Audience Booed GOP Senate Candidate For Saying African Americans ‘Beg For Government Scraps’

Audience Booed GOP Senate Candidate For Saying African Americans ‘Beg For Government Scraps’

government scraps
Republican State Sen. Chris McDaniel, R-Ellisville, a candidate in a special election to fill the final two years of a term started by Republican U.S. Sen. Thad Cochran of Mississippi, challenges voters to keep a conservative hold the White House, with his election, Thursday, Aug. 2, 2018, at one of the biggest political events of the year in the state, the Neshoba County Fair, in Philadelphia, Miss.(AP Photo/Rogelio V. Solis)


Republican Senate candidate Chris McDaniel was booed on Friday by a crowd during a live taping of MSNBC’s “Morning Joe” when he said that African Americans have spent 100 years “begging for federal government scraps,” The Hill reported.

The MSNBC segment catapulted the Mississippi Senate races into the national spotlight, according to Mississippi Today.

McDaniel’s comment evokes memories of Donald Trump’s outreach strategy on the campaign trail when Trump asked African Americans to vote for him, saying “What the hell do you have to lose?”

McDaniel is trailing in the polls, The Hill reported. He is running against appointed Republican Sen. Cindy Hyde-Smith, former U.S. Rep. Mike Espy (Democrat) and military veteran Democrat Tobey Bartee in a Nov. 6 special election to fill out the remaining two years of longtime Sen. Thad Cochran’s term. Cochran resigned earlier this year. Espy in 1986 became Mississippi’s first black U.S. House member since the 1800s.

A little-known candidate, Bartee is a Naval Academy graduate in engineering from Gautier. He describes himself as a “man of few words.”

Tobey Bartee is the Democratic candidate for U.S. Senate in Mississippi. This is his Bartee webpage banner. http://www.barteeforsenate.com/

An August poll conducted for the Espy campaign found Hyde-Smith ahead by 29 percent, followed by Espy with 27 percent and McDaniel with 17 percent.

Eddie Glaude Jr., chairman of African-American studies at Princeton University, questioned  McDaniel during an MSNBC show segment taped at the University of Mississippi in Oxford.

In Mississippi, 38 percent of residents are Black. Glaude asked McDaniel about his stance on the Confederate flag, about comments McDaniel made related to hip-hop music contributing to gun violence and about praise of Confederate Gen. Robert E. Lee.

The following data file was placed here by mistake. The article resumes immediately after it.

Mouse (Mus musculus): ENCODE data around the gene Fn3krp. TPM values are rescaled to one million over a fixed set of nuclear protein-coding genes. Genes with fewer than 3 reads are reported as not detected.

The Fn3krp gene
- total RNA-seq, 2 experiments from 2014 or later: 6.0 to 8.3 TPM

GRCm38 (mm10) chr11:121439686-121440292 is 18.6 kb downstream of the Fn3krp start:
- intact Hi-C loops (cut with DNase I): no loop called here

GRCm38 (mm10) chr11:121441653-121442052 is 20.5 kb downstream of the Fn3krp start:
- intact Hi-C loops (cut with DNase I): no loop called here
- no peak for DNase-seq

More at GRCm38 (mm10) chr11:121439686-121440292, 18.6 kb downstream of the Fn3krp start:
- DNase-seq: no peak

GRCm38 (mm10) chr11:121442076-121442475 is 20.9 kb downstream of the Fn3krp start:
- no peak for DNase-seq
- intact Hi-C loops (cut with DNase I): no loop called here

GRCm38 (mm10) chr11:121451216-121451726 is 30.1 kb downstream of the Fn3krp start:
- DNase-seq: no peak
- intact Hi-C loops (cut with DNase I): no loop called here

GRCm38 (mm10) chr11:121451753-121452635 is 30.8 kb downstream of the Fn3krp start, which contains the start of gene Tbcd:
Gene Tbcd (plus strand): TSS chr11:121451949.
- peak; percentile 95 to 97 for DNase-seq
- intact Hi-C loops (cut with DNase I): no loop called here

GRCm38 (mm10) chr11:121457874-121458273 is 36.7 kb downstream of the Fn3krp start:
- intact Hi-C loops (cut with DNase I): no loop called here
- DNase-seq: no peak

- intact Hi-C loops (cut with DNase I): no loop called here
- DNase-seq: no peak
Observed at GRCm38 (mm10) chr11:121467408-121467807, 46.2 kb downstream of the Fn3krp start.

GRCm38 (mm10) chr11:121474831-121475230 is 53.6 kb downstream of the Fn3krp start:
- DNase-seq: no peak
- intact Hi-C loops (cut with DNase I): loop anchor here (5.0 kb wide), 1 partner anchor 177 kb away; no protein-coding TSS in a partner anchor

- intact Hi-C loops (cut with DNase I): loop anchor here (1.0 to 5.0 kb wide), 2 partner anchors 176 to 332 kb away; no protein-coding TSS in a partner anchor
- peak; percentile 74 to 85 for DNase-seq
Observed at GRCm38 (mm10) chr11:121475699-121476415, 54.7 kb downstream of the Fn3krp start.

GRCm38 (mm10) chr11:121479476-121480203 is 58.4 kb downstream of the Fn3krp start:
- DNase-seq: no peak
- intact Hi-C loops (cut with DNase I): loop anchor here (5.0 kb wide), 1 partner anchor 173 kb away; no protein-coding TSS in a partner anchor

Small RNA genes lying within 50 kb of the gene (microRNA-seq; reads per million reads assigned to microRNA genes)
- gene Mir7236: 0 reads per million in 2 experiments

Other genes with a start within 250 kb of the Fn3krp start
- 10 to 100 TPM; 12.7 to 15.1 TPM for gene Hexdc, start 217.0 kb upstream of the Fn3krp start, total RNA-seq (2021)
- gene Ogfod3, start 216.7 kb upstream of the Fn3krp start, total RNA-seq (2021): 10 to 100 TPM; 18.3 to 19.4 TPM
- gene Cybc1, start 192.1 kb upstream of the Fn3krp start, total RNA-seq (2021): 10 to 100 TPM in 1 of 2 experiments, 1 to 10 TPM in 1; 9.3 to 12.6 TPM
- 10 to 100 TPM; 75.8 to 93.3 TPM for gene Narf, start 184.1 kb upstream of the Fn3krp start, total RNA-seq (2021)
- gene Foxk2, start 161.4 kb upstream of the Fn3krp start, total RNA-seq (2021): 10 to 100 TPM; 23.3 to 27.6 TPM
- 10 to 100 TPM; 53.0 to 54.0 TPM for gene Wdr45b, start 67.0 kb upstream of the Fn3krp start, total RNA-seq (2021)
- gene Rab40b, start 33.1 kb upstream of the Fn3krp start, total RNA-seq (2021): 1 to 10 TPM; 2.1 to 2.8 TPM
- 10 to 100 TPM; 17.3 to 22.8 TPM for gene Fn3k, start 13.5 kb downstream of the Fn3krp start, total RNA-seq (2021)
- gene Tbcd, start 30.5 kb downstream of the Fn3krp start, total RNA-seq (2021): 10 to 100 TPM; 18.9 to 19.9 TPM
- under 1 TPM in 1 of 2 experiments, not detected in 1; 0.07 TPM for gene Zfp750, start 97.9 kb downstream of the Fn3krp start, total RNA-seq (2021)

McDaniel was asked how he would convince African American voters he is “not a danger to them.”

“I’m going to ask them, after 100 years of relying on big government to save you, where are you today?” McDaniel said. “After 100 years of begging for federal government scraps, where are you today?”

The audience booed loudly. McDaniel tried to explain. “I mean the state of Mississippi,” he said. “I’m talking about the state of Mississippi. We’ve been dead last for 100 years. And what happens is, if we keep dependent on that economic model, we’re always going to stay last.”

Later, McDaniel further trying to explain what he meant in a statement to the Mississippi Clarion Ledger, saying Mississippi was the “dead last state of the Union in terms of wealth and economic prosperity, based on outdated economic models.”

Mississippi ranks No. 49 overall out of 50 states, according to data provided to U.S. News & World Report by McKinsey & Company’s Latest States Index:


“To your question, the candidate I am is the candidate that wants to expand your liberty … break out of old ways,” McDaniel later added, according to The Hill.

In August 2016, Trump accused the Democratic Party of taking Black voters for granted. Speaking in Dimondale, Michigan — a predominantly white suburb of Lansing — Trump asked African American voters what they had to lose by voting for him.

The Republican state senator made headlines in August when he asked his Twitter followers to respond to a poll asking whether Lee was a hero or a villain. Ninety-one percent of respondents voted “villain.”